Murderers Creek, Northside, Desolation, NW Beulah - Calf recruitment was down, but bull ratios are at or slightly above management objective for all three units. There are many bulls in all units with good representation of all age classes. Elk density is high in all three units. Northwest Beulah remains a quality elk hunt with elk numbers similar to the past three years. Hunters should be aware of National Forest area closures in the Murderers Creek and Northwest Beulah units.

Mt. Emily - A small jump in the calf ratio should offer more spike bulls in the population this fall. For branch bull hunters, bull age distribution continues to be good with a large percentage of bulls in the population being of the older age class.

Ukiah Unit - Good calf ratios and similar bull ratios to last year should offer improved opportunity this year. Hunter success is expected to be good throughout the forested areas. Elk have been recolonizing the southern part of the unit which they left after the Tower Fire in 1996. The dry summer weather will also concentrate elk through the fall if the dry weather pattern persists.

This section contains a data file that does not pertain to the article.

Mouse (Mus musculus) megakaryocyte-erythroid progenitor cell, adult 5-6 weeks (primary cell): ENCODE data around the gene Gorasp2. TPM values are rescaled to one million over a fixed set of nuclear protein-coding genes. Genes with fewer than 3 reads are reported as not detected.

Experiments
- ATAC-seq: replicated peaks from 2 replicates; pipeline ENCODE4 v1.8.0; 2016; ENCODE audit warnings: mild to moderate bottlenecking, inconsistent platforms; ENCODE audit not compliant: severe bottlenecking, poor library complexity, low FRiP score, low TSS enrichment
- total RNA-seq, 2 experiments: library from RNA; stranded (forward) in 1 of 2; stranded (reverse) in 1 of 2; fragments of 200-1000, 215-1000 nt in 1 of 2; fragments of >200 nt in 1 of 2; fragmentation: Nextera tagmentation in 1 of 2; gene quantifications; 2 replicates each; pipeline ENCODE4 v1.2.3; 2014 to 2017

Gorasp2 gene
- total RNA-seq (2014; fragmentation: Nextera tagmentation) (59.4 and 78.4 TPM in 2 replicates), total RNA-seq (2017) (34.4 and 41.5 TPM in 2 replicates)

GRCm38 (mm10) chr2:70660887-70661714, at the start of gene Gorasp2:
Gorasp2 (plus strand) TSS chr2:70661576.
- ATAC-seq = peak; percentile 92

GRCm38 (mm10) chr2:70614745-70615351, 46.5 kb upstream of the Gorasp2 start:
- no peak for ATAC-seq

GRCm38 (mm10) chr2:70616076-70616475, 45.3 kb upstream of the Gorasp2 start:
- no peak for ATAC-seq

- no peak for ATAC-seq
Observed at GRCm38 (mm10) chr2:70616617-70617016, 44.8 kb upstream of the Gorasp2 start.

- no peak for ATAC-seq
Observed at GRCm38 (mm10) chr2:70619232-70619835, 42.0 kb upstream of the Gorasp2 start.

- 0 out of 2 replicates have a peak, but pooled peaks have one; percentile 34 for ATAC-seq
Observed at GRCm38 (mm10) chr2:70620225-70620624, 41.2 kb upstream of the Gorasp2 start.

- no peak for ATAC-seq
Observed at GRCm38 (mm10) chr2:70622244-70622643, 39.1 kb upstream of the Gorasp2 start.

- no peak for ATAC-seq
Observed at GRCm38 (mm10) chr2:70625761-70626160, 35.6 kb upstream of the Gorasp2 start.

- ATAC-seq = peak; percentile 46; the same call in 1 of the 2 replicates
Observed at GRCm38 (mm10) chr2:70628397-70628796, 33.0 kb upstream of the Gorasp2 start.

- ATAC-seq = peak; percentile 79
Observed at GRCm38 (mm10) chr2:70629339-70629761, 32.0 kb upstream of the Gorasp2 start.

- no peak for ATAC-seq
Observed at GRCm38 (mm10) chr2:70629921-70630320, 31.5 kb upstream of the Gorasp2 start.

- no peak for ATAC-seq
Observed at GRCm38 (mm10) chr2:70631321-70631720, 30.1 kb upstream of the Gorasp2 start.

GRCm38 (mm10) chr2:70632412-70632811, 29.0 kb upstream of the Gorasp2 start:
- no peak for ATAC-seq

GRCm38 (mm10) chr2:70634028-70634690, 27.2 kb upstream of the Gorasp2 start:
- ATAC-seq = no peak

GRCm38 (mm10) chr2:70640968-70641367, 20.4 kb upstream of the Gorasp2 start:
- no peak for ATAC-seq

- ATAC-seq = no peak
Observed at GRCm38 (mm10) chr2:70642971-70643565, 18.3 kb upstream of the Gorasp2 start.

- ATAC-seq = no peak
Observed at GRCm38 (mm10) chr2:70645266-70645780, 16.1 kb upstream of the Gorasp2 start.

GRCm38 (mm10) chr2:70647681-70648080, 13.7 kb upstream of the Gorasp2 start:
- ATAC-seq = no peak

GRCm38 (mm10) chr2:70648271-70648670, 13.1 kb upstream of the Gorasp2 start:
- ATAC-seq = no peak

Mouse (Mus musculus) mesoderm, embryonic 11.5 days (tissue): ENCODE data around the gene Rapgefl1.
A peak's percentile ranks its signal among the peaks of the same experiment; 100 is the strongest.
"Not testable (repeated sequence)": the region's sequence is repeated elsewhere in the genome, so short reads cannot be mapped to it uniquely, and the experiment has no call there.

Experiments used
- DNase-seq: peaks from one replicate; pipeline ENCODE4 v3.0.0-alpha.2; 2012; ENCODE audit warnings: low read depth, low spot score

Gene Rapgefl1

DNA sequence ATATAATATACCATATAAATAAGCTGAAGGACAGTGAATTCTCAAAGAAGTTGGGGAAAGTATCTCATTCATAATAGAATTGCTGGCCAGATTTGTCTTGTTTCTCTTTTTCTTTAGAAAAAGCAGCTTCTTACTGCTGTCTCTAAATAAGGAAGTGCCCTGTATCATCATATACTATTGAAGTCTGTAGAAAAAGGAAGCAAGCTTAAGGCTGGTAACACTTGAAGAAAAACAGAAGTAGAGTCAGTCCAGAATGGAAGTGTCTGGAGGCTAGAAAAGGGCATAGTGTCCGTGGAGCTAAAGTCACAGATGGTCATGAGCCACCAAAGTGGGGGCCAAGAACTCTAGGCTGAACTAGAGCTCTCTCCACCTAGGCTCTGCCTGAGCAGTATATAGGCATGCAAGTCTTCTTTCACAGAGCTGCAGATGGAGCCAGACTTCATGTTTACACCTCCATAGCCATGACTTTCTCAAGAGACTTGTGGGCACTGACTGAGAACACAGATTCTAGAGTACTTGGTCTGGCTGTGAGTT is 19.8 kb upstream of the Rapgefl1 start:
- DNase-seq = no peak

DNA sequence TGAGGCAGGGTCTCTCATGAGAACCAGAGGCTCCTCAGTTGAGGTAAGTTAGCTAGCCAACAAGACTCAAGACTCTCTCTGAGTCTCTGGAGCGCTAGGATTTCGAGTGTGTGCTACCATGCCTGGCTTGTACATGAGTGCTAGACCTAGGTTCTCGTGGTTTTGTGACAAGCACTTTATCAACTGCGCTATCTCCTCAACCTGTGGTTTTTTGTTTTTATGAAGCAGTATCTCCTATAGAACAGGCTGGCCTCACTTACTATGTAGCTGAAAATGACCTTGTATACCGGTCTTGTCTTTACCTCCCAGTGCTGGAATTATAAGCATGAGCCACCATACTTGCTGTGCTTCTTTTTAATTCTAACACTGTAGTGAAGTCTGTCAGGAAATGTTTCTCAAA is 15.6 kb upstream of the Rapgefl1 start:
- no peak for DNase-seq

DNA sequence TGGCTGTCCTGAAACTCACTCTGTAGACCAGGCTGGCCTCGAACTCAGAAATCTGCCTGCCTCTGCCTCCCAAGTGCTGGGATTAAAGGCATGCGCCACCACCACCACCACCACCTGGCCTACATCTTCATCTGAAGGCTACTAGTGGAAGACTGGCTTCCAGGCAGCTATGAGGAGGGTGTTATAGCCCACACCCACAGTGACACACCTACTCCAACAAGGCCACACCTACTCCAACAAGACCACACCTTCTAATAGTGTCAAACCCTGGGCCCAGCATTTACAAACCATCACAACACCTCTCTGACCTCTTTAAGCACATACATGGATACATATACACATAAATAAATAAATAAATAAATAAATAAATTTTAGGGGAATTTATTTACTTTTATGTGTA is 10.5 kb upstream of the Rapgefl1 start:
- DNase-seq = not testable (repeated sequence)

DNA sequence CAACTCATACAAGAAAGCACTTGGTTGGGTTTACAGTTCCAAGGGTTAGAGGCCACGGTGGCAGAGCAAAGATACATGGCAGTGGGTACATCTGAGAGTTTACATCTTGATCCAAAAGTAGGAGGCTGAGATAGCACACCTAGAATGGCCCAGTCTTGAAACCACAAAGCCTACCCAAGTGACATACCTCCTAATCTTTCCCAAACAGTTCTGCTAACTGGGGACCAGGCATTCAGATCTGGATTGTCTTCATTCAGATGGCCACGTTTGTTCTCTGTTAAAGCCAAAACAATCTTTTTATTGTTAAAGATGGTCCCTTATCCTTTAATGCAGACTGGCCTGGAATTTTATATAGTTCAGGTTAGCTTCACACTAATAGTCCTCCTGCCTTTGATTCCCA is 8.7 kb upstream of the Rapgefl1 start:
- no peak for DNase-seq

Walla Walla Unit - An increase in calf ratio will cause a jump in the total number of spike bulls for hunters in the unit. Hunter density is expected to be low through most seasons and success will be somewhat better than in the recent past.

Heppner and Fossil units - Elk in these units continue to be above management objectives. Another year of slightly lower calf ratios was recorded for both units, resulting in fewer spike bulls available for harvest this fall. Bull ratios remain near management objective levels and will provide for fair hunting opportunity this fall. The best hunting opportunities will be in the higher elevations early in the seasons and low open areas as the fall progresses, depending on the extent of the fall greenup.